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Domestic Energy use and the Prevalence of Respiratory Infections in Ilorin, Nigeria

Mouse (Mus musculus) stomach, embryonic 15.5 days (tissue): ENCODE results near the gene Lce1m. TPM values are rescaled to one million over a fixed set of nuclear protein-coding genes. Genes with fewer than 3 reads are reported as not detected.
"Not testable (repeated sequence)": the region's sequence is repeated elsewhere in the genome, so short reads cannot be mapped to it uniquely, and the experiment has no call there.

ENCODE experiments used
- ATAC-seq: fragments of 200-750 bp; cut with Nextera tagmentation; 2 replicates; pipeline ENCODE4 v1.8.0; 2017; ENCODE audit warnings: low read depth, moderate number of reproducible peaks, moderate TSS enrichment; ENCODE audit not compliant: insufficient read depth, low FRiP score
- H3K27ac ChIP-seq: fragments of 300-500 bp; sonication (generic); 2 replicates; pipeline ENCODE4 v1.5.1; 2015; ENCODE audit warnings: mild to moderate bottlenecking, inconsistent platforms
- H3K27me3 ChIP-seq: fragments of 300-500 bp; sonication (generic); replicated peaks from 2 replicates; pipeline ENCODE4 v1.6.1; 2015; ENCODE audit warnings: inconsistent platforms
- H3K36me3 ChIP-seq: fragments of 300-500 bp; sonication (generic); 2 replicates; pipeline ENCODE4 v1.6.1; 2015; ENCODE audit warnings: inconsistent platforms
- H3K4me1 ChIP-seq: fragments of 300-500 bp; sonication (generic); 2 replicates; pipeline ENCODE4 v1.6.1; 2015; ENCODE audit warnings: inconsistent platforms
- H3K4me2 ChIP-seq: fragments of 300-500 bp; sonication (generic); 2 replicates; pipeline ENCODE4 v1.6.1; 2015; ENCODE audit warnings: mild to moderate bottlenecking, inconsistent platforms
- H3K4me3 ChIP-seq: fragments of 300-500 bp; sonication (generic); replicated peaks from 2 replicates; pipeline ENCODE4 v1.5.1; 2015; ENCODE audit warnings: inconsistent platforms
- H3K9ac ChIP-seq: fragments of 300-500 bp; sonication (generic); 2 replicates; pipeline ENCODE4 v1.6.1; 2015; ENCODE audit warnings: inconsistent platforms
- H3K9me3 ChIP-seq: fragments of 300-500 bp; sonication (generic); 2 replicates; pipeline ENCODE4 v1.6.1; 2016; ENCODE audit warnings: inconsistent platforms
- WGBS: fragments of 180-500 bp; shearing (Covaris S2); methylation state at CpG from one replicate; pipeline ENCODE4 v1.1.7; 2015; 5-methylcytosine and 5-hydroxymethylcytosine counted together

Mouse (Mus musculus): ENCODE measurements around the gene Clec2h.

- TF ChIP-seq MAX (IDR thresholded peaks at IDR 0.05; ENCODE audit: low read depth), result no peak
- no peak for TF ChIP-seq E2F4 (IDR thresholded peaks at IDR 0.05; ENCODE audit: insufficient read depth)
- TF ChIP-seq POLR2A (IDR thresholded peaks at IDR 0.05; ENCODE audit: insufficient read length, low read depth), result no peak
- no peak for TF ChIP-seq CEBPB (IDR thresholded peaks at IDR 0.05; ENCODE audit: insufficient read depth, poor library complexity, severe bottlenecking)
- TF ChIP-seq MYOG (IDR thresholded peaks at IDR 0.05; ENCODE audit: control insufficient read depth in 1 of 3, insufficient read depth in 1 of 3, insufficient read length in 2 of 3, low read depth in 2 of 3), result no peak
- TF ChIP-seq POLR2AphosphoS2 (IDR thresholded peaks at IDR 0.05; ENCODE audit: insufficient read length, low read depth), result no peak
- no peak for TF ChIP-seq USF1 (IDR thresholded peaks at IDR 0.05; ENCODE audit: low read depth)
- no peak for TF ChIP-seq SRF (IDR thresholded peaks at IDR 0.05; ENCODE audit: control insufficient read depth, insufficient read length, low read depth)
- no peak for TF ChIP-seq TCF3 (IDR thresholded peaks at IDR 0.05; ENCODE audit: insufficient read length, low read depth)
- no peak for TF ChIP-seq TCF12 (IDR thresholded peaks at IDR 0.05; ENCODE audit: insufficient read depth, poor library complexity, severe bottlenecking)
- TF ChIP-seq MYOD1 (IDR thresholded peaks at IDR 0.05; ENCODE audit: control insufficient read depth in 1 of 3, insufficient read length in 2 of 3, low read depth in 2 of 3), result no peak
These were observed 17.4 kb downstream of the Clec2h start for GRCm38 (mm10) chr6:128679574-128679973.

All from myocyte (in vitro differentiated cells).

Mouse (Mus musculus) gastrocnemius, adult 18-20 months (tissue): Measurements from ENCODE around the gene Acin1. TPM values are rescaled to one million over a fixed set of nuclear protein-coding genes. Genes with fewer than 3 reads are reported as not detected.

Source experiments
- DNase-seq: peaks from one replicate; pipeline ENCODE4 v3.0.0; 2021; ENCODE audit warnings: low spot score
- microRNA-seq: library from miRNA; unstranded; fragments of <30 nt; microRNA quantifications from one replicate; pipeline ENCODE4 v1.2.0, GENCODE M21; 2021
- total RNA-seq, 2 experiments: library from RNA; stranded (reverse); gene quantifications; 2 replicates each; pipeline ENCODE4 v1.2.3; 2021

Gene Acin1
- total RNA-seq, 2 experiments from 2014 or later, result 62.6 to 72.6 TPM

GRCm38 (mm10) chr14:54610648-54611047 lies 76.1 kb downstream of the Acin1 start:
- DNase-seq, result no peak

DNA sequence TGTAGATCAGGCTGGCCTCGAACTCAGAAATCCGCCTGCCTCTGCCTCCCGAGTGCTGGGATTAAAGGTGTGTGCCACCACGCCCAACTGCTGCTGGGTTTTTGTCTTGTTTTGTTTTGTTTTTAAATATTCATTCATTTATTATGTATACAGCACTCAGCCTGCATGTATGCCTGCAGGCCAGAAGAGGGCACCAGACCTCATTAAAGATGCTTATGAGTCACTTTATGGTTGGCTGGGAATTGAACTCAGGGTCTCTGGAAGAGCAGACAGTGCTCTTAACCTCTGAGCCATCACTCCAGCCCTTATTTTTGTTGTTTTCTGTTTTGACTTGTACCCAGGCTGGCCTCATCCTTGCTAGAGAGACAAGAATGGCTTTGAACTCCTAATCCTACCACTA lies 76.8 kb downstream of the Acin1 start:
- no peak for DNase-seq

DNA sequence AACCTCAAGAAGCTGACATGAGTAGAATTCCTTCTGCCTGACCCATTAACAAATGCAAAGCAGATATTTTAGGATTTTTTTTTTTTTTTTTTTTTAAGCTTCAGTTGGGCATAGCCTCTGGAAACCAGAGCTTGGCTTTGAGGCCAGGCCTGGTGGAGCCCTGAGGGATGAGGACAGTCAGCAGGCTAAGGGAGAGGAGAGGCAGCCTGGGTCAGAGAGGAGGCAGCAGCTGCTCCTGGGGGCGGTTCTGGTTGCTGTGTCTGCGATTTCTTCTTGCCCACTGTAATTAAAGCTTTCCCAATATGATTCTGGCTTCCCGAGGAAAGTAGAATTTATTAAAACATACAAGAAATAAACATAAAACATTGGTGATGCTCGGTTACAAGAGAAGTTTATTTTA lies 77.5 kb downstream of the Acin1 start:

Given their consequences on human health, indoor air pollution generated through domestic en-ergy consumption is more important than outdoor pollution in the third world. The understanding however, of the intricate link between energy and health lags behind that of the linkages between water or waste management and health. The consequences of energy consumption have not been reflected in health care priorities in most countries. Apart from studies that examined the relation-ship between poverty and energy, studies are also scanty in the identification of both area and structural characteristics of urban population in relation to energy use. This study identifies the nature, types and sources of energy used by household; so as to obtain a gradient of the character-istics of energy consumption in cities of developing countries. The sources of data were primary and secondary. Multiple regression analysis was used to determine the relative contributions of household characteristics to the pattern of energy use. The findings revealed that occupation, household size, gender and education of household heads were significantly related to the use of unclean energy in the community. Incidence of cough either in the morning or evening, chest ill-ness and watery or blood shot eyes were due to the combined effects of smoke inhaled and these are common symptoms of persons who use unclean energy. The authors recommend among others that households be encouraged to adopt measures that will reduce exposure to smoke as a means of adaptation.